Aspirations to shift businesses onto a more sustainable, but still profitable, footing are not new, and this is not the first time that there has been a call for a transition to a more nature positive economy. Yet if TNFD can reach the same level of acceptance as TCFD, it will put nature ”on the map” with company boards and add nuance to a sustainability conversation which is too often reduced to just carbon emissions.
We know that TCFD has radically changed the conversation on climate change – putting disclosures on carbon on par with audited financial disclosures in company reports. By raising climate disclosures to the board level, it has pushed companies to take more meaningful action, with greater oversight, and we hope that TNFD could do the same.
For many businesses and financial institutions to get to a point where they can properly understand, assess and disclose their nature-related opportunities and risks, they will need to invest in staff capacity – both for general nature literacy, and for the technical data skills required to manipulate and interrogate data on nature.
We have already seen the staffing and capacity issues generated by TCFD – Environmental Social and Governance (ESG) departments are too often understaffed and lacking in capacity to gather appropriate and meaningful data required across the supply chain. TNFD requirements will add to the challenge, particularly as nature-related data is more complex than for carbon, with many more variables and more geographic specificity.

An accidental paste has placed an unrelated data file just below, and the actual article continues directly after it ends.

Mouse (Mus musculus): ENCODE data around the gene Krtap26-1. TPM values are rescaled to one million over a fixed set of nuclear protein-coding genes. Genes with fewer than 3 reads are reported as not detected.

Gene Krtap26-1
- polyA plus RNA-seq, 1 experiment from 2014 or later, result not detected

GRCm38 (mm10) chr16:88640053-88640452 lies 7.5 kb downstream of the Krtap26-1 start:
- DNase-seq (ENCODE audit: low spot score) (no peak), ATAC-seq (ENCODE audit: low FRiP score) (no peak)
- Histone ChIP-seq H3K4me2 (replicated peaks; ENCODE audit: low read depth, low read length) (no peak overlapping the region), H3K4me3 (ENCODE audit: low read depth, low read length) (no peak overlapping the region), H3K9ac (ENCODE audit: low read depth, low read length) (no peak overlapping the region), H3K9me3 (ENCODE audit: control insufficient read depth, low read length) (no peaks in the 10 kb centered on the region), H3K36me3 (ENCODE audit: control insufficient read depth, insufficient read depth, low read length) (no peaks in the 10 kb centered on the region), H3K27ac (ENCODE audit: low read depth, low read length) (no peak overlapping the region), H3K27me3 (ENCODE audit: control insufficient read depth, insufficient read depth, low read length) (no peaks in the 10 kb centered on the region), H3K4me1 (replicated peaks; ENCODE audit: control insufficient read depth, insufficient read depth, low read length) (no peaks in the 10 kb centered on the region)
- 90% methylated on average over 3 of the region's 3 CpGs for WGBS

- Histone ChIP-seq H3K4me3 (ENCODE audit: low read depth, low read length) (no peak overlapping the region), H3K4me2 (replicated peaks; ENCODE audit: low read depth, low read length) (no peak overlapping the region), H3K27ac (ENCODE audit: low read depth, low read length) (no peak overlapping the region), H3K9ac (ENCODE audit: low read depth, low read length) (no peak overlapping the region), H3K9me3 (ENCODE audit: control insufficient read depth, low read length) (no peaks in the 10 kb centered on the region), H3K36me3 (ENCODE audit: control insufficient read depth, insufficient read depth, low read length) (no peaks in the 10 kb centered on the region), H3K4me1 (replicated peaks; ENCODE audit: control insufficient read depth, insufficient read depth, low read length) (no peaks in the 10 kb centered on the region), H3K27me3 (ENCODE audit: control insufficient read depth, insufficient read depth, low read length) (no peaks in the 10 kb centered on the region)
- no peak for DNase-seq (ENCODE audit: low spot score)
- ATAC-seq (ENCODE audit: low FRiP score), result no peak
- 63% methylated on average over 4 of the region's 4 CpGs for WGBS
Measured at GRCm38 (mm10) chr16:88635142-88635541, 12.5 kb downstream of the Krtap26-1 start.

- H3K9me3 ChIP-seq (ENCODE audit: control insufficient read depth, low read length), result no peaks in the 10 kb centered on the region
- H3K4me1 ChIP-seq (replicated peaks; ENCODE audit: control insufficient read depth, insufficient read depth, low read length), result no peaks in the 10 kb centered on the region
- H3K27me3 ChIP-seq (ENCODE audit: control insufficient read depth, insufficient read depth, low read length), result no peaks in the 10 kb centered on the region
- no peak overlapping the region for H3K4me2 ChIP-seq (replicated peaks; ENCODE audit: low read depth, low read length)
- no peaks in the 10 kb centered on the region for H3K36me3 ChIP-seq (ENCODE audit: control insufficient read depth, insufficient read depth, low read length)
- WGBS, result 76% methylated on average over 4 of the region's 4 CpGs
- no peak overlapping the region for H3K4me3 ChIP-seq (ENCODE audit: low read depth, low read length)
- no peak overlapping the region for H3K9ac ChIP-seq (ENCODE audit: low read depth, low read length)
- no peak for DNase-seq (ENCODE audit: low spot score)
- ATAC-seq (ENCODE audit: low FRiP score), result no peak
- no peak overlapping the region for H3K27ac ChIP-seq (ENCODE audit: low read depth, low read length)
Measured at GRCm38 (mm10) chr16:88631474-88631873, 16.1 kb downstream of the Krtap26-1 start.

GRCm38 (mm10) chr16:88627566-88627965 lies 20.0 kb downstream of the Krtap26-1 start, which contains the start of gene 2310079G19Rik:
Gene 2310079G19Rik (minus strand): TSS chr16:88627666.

To be able to gain the early adopter advantages of capitalising on nature-related opportunities, companies should start looking at nature and climate as a combined issue, bearing in mind the risks and dependencies between these two global challenges, which are too often dealt with in isolation.
Companies should invest now in upskilling staff, including senior management and board, in nature risks and opportunities, and build in the Geographic Information System data management skills and computing power required to manage their data on nature. Governments and other actors should look to make more datasets publicly available.
For those companies who are investing now in nature and climate literacy and capacity, the upside is huge. Not only can they take steps to future-proof their supply chains from increasing nature-related risks - with potential issues ranging from unpredictable water supplies to the loss of pollinators and natural predators - but also gain access to new markets, be they for sustainably produced products, or tradable credits arising from the protection of nature in their supply chains.
With an increasingly sustainability-conscious consumer, who is wising up to greenwashing, there are also obvious reputational benefits from investing in developing nature-related opportunities.
We would encourage any business or financial institution who is starting to work through the TNFD framework to start by assessing and mitigating their nature-related risks, but also to not forget about the opportunities. There are great business opportunities arising from leaning into nature-related opportunities, with win-wins for both profits and nature.
If you are interested in further exploring nature-related opportunities with UNEP-WCMC please do get in touch and email email@example.com
Version 0.2 of the TNFD Beta Framework can be accessed here, and v0.3 will be released in November 2022.